As we reported, Wednesday June 29th was a special day in Brighton. A large crowd gathered for the Ribbon Cutting and Dedication of the Sandra L. Frankel Nature Park and its Brickyard Trail.
At the event, someone mentioned that planning for the Park had actually begun in the late 1980s (that I did not know).
For some more history, Sandy filled me in on the Barge Canal Five and the subsequent process by which the park came to be.
A group called the Barge Canal Five began advocating for open space preservation in the late 80s and as a result of their efforts, Supervisor Don Connors and the town board put a referendum on the ballot to purchase the Farash parcel as well as another parcel on Westfall Road. The referendum failed; people thought that the purchase price was too high.
As she has always embraced and advocated for preservation of the limited open space left in Brighton, Sandy never gave up on the project.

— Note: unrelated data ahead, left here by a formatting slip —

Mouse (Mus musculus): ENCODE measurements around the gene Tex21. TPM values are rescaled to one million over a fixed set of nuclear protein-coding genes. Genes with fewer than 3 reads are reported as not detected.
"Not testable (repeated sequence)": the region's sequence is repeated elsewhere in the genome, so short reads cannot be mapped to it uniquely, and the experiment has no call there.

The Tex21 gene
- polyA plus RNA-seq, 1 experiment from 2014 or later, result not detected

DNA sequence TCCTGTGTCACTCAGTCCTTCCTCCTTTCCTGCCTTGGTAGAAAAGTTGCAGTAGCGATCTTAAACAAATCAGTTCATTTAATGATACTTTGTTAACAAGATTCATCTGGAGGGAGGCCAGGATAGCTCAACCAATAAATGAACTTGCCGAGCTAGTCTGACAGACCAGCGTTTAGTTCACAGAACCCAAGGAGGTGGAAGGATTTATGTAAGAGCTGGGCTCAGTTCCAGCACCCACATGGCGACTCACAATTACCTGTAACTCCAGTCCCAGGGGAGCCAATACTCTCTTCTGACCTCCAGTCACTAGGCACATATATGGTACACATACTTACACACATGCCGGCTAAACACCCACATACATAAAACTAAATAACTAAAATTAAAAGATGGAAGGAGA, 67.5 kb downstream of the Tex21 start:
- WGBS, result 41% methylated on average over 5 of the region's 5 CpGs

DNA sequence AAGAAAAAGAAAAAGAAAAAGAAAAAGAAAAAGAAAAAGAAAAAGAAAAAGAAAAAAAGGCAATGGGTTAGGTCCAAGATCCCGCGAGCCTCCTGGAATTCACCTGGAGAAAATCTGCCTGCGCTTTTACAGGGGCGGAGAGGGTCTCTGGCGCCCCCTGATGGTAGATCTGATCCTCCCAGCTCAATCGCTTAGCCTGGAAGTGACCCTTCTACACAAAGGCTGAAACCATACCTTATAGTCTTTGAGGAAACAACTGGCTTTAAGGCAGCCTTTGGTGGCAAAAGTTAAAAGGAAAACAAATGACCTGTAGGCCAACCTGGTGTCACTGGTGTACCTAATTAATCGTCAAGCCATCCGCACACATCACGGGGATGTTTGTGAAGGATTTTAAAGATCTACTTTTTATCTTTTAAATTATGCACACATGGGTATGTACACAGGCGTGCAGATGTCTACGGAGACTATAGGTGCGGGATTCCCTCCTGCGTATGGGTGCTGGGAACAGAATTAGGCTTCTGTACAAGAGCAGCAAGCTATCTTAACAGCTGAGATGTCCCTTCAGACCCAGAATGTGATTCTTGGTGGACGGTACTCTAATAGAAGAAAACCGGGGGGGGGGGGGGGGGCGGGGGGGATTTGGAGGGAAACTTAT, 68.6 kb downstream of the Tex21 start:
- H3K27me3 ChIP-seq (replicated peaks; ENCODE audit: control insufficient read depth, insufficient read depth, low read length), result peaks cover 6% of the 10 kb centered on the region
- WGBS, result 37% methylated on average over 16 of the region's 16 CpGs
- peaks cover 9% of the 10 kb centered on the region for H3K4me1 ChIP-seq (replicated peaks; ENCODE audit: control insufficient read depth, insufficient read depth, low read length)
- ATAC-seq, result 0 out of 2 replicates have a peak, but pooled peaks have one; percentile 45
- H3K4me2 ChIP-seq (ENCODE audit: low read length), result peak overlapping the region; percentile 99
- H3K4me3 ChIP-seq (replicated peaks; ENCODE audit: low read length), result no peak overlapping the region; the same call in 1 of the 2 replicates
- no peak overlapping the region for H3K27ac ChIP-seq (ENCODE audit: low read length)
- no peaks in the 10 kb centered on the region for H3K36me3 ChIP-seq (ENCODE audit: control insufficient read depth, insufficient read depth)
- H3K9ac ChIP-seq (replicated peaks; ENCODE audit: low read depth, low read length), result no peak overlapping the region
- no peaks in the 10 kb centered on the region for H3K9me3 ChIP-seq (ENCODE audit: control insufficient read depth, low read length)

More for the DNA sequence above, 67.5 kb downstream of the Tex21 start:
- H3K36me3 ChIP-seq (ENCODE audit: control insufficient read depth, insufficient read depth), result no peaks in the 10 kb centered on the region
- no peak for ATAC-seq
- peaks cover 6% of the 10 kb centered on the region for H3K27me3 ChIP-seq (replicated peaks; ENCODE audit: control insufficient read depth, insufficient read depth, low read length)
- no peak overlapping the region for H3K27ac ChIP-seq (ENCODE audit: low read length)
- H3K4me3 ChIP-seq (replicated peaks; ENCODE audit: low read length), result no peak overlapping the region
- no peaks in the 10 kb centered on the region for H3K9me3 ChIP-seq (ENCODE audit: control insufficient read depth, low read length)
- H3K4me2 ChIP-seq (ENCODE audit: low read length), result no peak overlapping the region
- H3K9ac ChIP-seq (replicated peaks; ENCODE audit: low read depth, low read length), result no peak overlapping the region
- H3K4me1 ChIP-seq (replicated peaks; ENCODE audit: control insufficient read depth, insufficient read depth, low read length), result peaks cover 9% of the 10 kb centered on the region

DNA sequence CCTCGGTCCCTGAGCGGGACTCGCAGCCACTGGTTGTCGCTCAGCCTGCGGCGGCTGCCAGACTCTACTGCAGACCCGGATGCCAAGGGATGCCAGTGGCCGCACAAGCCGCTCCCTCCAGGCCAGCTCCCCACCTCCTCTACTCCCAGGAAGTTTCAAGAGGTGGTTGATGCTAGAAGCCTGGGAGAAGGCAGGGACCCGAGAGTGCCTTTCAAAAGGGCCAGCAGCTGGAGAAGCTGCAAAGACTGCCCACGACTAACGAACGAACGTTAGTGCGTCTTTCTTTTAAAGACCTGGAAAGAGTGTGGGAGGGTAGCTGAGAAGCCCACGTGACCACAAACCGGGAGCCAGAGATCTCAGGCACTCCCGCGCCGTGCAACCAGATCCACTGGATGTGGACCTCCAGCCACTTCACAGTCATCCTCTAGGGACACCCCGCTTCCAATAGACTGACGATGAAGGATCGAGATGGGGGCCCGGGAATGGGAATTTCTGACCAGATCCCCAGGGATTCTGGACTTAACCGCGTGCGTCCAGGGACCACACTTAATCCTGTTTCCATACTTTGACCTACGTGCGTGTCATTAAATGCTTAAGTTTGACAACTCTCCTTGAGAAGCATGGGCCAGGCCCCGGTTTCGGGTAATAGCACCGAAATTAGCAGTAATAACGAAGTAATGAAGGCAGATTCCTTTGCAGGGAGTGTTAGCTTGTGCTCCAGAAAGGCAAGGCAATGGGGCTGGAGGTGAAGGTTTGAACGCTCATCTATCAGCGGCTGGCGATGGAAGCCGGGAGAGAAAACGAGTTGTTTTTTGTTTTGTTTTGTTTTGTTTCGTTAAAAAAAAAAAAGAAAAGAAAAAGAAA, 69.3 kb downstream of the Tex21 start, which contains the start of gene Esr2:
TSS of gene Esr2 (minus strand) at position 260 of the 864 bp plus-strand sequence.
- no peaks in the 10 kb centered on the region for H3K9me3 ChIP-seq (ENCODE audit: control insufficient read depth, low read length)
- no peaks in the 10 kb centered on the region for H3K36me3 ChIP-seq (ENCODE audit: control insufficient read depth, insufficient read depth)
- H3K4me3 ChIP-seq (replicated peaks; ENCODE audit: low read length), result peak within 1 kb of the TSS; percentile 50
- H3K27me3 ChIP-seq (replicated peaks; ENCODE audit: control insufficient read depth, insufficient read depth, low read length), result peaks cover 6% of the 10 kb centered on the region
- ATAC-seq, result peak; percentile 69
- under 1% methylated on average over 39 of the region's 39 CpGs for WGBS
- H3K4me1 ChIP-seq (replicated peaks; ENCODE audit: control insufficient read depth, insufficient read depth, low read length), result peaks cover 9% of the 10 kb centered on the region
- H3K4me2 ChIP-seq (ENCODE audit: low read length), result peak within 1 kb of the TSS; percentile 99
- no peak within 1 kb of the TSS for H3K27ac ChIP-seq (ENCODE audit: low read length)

When Sandra and her running mates were elected to town government in 1992 (she would serve until 2012), the town partnered with the community to create a new plan, working closely with local conservationists to ensure the park would be environmentally sensitive. And today we see the fruits of their careful labor.
As Sandra emphasizes, the current town administration deserves much credit for the design and construction of the park we now enjoy:
Bill Moehle who was our town attorney for 18 years and is now my successor, along with his town board, has continued that vision [first set forth by the Barge Canal Five] by putting the final piece of the our park plan into place with the development of the new park and trail.
Below is Sandra Frankel’s speech:
MORE ON THE DEDICATION AND THE BRICKYARD TRAIL
MORE ON BRIGHTON